What is the "new food pyramid" and the latest "food plate"?
By now you would have heard the above new buzzwords.
Now what is all this about?
Over the years the health authorities all over the world embraced the concept of the
6 food groups to educate the population about proper nutrition.
The 1992 food pyramid looked like this:
As time went by, the food groups and their application were altered to promote a more
balanced and healthy lifestyle. Lots of emphasis was given to exercise as a necessary
element of this healthy lifestyle.
The 2005 version looked like this:
In June 2011, CBS reported the following:
After almost two decades, the USDA food pyramid is history. First Lady Michelle Obama today unveiled the
USDA's update on America's visual nutrition guide, replacing the familiar - and much maligned - pyramid with a plate.
The food pyramid has been around since 1992, but nutrition experts don't seem to be mourning its demise.
"It's going to be hard not to do better than the current pyramid, which basically conveys no useful information,"
Dr. Walter C. Willett, chairman of the nutrition department at the Harvard School of Public Health, told the New York Times.
The new design incorporates seven key dietary messages:
- Enjoy your food, but eat less
- Avoid oversized portions
- Make half your plate fruits and vegetables
- Drink water instead of sugary drinks
- Make at least half your grains whole grains
- Switch to fat-free or low-fat (1 percent) milk
- Compare sodium in foods like soup, bread, and frozen meals - and choose the foods with lower numbers.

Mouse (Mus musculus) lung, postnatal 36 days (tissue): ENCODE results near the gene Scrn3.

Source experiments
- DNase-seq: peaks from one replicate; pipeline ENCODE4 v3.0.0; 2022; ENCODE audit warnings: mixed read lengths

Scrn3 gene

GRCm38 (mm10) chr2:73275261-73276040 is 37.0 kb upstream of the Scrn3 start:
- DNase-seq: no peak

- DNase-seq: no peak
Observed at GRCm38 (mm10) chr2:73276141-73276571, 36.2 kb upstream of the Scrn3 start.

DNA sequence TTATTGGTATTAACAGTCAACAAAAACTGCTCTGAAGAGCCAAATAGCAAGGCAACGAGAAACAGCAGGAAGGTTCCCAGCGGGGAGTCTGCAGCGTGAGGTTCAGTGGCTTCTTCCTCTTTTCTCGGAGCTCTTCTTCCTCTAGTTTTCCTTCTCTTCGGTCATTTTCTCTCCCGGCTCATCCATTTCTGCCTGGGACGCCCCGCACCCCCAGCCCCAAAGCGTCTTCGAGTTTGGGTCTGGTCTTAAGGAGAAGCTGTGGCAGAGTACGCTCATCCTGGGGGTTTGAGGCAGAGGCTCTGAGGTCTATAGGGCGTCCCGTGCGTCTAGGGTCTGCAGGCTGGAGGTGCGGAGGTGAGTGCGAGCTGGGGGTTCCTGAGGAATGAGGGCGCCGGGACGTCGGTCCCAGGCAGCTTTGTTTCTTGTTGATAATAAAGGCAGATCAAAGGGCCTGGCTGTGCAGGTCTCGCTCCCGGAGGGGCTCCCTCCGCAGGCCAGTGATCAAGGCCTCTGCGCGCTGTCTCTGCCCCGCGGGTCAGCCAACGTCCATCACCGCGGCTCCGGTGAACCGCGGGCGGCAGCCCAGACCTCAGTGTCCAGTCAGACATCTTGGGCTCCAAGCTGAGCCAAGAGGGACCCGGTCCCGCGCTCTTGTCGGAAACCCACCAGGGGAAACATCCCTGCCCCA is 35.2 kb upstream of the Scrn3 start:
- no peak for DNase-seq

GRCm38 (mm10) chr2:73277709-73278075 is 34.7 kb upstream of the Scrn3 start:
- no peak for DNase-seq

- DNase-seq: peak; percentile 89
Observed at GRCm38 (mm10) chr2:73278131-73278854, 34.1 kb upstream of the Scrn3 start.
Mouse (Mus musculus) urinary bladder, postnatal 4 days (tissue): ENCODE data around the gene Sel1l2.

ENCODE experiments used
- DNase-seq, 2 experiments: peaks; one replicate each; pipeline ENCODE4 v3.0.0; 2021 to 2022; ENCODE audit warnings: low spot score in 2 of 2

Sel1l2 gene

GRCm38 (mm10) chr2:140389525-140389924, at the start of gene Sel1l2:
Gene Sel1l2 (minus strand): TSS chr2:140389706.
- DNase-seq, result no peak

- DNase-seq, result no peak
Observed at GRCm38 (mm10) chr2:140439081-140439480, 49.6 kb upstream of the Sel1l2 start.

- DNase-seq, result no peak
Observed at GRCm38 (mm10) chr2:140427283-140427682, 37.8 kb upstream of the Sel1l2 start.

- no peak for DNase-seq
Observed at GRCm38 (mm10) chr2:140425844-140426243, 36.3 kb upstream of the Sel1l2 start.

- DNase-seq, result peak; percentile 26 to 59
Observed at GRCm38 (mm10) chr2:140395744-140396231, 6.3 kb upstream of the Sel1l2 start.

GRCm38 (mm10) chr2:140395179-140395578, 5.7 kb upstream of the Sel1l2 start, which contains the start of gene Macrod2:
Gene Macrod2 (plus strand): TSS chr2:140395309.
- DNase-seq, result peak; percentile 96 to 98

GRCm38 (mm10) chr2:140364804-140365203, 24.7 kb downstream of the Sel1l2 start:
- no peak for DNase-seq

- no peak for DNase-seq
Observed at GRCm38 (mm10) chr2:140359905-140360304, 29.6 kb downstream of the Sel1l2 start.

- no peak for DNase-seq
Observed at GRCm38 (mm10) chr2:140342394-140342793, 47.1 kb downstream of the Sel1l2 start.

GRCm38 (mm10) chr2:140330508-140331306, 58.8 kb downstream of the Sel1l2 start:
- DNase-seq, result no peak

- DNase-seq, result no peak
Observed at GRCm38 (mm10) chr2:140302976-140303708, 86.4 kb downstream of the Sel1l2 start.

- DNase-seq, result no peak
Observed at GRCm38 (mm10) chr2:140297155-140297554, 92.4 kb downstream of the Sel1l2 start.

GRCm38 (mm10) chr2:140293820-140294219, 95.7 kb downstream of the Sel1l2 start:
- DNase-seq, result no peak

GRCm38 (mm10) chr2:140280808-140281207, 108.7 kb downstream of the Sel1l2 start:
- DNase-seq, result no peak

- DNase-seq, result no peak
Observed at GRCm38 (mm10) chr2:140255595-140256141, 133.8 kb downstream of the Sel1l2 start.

Experts argued the now-defunct pyramid lumped all types of foods in its design - including unhealthy ones at
the top of the pyramid. That made it hard to tell which foods were better choices.
"The original icon was a bit misleading, e.g., all fats are bad," Dr. Sara Bleich, an assistant professor of
public health at Johns Hopkins University, told ABC News.
USDA spent $2 million to design and promote the plate, the Times reported. Will this costly venture cause
Americans to eat better? Dr. Robert C. Post, deputy director of the USDA, told the Times that he hopes the new
visual will prompt "consumers to say, 'I need to be a little more concerned about what I choose to build a
healthy day's diet.'"
The 2011 food plate:
So, what do you think of all of this?
I would say that this is a development in the right direction, with more common sense being displayed
by the institutions that supposedly have our best interest at heart. But, although this is a very necessary
tool to educate people, it is up to every individual to decide to look after his/her own health.
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